My continuing quest to see everything now leads me to Take the Lead, a film whose considerable charms would be a great deal easier to appreciate if they weren't bogged down in grotesque and inconsistent libertarian propaganda.

...sorry, wrong film.

One of the most consistent genres in cinema history is the "noble liberal teacher who comes to bring a group of troubled ethnic youths to realize their full potential by regarding them with respect, something their 'real' teachers never do, for reasons probably related to race, even though the 'real' teachers are themselves minorities and the noble liberal teacher is white" film. I say consistent, and I mean it; no film in this (sub-)genre is particularly bad, and none of them are really at all interesting.

I should probably back up and admit that in a lot of "troubled youth/inspiring teacher" movies, race isn't an issue, and sometimes the noble liberal teacher is in fact a minority member, but in Take the Lead, neither is the case. The teacher, Pierre Dulaine, is half-French, half-Spanish. The Spanish half is played by Antonio Banderas, a man with considerable screen presence and class; he is actually able to deliver a line such as "love is a universal feeling" and make you believe: a) you haven't heard it before; b) it's true; c) it's an appropriate defense of Gershwin music.

So yes, the plot: Dulaine works for a swanky dance school, when a Chance Encounter with a Troubled Youth with a Secret Heart of Gold brings him to a run-down high school, where he volunteers to teach the lost causes in the detention hall how to dance. This will teach them respect for each other and themselves, a fact he proves by dancing with the principal at a school board meeting. The Lost Causes don't trust him at first because his music is older than they are. One multi-thousand dollar Mac sound mixing computer later, he has extracted the baseline from "They Can't Take That Away from Me," and they're all well on their ways to winning the High Society Dance Competition.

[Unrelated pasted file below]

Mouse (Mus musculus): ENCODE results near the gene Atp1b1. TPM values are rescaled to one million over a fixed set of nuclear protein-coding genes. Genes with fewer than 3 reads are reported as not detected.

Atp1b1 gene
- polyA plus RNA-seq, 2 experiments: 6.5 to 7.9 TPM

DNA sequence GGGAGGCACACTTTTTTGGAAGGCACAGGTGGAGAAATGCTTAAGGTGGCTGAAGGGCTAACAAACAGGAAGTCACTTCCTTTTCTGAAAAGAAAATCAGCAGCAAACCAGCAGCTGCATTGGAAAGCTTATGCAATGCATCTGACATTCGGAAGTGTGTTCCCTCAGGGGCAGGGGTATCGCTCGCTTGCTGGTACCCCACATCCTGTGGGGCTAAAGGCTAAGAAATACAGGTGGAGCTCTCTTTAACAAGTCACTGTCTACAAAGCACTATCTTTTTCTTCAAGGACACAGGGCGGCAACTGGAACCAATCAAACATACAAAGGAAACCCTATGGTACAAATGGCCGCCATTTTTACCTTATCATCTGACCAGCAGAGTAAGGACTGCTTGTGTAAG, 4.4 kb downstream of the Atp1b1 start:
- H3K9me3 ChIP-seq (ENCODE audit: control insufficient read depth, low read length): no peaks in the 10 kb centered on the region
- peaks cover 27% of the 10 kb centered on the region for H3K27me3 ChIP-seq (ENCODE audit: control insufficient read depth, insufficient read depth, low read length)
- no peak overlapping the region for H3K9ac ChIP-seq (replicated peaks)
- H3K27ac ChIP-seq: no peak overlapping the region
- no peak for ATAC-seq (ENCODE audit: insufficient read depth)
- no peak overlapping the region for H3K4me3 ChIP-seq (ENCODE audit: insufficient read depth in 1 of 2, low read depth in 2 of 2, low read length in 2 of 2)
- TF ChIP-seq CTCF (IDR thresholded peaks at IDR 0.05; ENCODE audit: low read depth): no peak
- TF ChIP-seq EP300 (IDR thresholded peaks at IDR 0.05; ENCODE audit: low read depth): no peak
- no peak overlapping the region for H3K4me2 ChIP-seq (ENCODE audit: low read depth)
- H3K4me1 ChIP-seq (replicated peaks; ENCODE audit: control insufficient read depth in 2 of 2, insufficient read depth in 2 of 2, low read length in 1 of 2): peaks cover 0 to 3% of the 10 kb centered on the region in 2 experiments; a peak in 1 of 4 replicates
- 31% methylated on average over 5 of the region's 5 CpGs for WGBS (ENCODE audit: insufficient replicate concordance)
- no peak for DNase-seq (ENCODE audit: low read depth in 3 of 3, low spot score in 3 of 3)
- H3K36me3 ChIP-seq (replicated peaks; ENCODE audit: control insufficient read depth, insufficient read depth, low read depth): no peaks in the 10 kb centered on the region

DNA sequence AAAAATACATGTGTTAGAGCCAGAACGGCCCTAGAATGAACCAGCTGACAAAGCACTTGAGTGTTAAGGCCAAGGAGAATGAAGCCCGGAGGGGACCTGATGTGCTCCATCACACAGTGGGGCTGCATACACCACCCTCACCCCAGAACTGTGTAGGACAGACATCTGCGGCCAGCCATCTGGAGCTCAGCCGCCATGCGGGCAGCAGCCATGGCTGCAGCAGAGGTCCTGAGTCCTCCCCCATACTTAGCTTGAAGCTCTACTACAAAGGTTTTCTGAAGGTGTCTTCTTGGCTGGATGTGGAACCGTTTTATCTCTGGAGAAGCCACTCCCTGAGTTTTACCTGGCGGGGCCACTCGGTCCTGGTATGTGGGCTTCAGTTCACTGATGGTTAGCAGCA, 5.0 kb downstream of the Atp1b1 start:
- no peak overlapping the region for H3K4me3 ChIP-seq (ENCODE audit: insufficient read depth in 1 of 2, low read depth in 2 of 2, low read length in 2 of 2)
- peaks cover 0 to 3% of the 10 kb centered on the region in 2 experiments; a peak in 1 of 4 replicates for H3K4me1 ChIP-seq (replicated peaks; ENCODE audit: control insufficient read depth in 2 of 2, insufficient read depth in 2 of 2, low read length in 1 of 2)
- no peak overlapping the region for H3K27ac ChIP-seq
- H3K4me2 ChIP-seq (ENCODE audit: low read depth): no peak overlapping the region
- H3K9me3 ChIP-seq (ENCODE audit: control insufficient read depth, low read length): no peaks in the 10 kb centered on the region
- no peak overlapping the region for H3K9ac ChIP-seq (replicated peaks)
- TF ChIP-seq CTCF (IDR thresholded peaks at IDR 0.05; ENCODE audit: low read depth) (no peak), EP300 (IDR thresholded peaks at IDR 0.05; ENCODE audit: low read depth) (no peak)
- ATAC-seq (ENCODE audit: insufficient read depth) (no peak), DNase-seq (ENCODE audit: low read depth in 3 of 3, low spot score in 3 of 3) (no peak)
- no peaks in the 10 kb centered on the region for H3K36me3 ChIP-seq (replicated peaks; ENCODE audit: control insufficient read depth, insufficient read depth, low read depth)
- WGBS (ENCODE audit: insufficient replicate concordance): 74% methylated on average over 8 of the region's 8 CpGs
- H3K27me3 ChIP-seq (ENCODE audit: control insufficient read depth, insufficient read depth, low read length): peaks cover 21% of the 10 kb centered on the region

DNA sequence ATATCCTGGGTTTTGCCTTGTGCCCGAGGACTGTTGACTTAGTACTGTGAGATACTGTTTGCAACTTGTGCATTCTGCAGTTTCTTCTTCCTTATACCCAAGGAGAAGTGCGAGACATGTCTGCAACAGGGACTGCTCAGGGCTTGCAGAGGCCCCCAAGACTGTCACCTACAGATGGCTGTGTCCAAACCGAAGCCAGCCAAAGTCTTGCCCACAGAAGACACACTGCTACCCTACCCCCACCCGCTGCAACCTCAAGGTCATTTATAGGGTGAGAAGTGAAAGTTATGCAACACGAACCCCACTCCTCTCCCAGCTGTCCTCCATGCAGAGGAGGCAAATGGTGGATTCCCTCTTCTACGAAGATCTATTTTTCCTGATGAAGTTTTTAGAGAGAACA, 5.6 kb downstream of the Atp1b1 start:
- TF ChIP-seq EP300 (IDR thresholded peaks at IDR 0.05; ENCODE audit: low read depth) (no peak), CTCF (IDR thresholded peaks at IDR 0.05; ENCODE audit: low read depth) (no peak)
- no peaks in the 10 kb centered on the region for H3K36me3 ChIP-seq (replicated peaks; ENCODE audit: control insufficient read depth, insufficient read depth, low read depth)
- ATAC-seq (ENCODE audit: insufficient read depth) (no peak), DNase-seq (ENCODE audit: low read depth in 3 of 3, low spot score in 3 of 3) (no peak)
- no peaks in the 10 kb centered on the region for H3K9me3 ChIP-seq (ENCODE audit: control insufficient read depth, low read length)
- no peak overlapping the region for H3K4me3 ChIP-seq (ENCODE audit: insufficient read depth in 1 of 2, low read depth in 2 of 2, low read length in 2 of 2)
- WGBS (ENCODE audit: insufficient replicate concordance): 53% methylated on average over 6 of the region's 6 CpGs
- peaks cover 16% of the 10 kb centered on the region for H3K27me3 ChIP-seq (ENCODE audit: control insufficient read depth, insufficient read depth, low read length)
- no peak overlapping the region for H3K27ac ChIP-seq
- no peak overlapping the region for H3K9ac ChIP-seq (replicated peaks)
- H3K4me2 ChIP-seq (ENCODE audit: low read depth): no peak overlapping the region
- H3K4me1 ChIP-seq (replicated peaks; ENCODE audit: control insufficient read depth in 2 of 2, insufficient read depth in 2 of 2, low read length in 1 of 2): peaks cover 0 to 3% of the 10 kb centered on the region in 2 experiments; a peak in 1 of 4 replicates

Oops, I spoiled the ending. Except not. Have you ever seen a movie? Good, you know just about every scene in the entire bloated 108 minutes of Take the Lead.

I want to make one thing clear: Banderas is a delight to watch, and his dancing is, if not Astaire-good, at least enough to entertain. But virtually no other aspect of the film does anything, good or bad. None of the other performers have any sort of chemistry, and frankly, none of them can dance better than a normal person with a few months' experience - deadly for a dance-based movie. And the plot keeps repeating itself, so the whole thing gets boring, especially in the putatively-exciting dance competition finale.

Technically, it's a mixed bag. There's nothing special to the cinematography, altough some of the exteriors have a nicely washed-out feeling that does not, surprisingly, glamorize the ghetto (there are a couple of crash zooms I really wish weren't there; it's not a rap video, folks). The editing, however, sucks. Perhaps in an attempt to liven things up, there are needless cuts from one angle to a slightly closer framing of the same angle, and in a couple places some truly hateful slow-motion crops up, to focus on "impressive" dance steps that are barely distinguishable from the rest.

And despite the name-dropping of some of the best jazz and pop singers of the mid-century, the kids still hate it all at the end. That's the arc I would have liked to see: Banderas teaches a group of inner-city toughs how to appreciate Lena Horne while sitting still.